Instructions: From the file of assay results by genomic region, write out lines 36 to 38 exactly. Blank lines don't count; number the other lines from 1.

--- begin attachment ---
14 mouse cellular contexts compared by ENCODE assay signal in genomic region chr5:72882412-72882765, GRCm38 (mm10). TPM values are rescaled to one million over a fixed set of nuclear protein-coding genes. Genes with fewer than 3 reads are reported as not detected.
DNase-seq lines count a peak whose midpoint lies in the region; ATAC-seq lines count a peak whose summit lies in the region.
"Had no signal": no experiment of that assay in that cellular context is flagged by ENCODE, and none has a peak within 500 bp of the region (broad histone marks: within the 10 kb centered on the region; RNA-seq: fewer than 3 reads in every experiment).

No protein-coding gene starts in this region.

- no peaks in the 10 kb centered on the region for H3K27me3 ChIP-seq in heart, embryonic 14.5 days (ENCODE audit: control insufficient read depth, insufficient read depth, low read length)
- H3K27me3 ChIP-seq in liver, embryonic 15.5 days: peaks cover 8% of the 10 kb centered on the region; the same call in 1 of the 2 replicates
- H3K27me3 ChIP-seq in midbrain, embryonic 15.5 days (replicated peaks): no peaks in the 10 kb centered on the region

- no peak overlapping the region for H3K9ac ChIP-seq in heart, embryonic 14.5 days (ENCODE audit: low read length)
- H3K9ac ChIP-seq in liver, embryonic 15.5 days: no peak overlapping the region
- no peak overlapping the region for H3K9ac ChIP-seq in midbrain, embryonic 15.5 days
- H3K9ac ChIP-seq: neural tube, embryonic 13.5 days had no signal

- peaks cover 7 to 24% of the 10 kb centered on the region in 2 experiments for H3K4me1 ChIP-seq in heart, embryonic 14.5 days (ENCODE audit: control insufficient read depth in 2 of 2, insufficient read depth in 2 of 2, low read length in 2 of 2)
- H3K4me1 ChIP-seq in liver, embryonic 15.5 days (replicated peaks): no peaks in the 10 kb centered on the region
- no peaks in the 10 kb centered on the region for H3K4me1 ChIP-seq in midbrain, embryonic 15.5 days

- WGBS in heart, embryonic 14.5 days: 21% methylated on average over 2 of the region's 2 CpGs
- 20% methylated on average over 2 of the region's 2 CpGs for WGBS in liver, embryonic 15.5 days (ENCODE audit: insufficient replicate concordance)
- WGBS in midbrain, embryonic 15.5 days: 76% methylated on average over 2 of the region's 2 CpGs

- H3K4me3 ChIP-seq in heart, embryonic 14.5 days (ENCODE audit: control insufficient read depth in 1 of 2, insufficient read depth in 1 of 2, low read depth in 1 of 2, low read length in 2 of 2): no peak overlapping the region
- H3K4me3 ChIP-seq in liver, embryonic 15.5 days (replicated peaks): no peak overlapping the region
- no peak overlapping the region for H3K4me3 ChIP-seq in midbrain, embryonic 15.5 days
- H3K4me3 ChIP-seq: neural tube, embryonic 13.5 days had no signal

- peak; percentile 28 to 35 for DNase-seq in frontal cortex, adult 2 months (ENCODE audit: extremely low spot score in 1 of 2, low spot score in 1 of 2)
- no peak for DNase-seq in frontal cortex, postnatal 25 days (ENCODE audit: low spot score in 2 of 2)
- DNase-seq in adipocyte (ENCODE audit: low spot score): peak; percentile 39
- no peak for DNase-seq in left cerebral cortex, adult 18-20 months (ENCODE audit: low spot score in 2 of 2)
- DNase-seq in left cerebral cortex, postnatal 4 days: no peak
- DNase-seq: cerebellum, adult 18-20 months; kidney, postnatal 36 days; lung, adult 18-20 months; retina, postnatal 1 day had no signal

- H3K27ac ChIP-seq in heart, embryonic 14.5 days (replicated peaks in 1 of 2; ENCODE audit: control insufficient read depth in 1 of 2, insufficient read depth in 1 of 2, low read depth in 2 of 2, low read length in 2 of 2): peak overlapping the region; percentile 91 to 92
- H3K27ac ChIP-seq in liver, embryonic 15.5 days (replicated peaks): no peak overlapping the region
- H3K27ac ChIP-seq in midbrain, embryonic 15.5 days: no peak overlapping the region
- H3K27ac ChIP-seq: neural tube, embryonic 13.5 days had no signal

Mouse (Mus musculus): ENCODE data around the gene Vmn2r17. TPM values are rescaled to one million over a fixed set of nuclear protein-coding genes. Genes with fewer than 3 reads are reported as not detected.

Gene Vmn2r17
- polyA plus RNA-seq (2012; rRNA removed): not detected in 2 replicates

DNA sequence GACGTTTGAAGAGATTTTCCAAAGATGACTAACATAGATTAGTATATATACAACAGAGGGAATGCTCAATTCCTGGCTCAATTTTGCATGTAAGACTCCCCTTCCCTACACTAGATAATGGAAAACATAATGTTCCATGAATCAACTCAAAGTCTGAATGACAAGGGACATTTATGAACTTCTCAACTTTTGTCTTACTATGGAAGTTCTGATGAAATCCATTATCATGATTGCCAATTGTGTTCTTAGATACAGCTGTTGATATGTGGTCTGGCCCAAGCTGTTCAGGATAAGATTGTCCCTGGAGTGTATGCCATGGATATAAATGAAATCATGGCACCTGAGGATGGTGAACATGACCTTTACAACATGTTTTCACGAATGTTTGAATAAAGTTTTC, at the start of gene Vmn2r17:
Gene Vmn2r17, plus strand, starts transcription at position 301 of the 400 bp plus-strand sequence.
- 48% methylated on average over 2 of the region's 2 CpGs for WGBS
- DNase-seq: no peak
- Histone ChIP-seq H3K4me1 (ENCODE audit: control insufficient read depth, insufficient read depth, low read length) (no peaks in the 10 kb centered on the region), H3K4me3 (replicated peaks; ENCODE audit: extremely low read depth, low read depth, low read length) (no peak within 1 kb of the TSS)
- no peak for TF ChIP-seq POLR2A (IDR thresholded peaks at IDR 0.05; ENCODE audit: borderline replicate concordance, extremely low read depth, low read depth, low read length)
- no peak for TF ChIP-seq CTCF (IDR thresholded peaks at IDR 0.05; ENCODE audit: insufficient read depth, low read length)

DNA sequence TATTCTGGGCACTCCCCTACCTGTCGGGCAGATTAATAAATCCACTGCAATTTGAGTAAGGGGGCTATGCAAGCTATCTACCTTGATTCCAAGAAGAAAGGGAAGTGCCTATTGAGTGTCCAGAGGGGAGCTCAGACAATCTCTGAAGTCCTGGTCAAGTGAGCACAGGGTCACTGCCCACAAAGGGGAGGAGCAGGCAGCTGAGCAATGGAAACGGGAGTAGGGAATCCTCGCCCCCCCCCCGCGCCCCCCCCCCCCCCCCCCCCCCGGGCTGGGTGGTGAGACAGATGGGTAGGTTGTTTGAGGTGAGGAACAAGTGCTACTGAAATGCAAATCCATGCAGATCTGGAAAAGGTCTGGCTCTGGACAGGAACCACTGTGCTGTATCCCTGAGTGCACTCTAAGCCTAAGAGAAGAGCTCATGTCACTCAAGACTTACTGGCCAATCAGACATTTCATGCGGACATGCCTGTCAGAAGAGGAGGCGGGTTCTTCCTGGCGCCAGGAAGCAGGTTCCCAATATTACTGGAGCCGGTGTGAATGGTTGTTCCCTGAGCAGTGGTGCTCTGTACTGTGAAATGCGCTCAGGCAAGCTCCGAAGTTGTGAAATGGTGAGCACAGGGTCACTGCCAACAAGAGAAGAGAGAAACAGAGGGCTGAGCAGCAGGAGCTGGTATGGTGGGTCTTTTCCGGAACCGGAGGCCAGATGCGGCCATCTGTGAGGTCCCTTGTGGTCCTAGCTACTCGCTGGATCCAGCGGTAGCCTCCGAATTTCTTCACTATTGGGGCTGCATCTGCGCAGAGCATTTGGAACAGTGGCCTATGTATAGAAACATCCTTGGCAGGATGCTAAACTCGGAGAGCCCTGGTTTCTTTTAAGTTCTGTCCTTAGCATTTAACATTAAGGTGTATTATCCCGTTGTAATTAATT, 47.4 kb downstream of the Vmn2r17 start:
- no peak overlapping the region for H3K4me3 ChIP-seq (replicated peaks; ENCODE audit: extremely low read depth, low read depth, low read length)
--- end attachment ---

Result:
Gene Vmn2r17, plus strand, starts transcription at position 301 of the 400 bp plus-strand sequence.
- 48% methylated on average over 2 of the region's 2 CpGs for WGBS
- DNase-seq: no peak